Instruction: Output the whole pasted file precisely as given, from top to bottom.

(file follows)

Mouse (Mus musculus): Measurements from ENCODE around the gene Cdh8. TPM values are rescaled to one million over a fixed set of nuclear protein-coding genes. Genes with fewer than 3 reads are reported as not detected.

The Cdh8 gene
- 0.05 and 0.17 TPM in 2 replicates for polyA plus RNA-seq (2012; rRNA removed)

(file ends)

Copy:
Mouse (Mus musculus): Measurements from ENCODE around the gene Cdh8. TPM values are rescaled to one million over a fixed set of nuclear protein-coding genes. Genes with fewer than 3 reads are reported as not detected.

The Cdh8 gene
- 0.05 and 0.17 TPM in 2 replicates for polyA plus RNA-seq (2012; rRNA removed)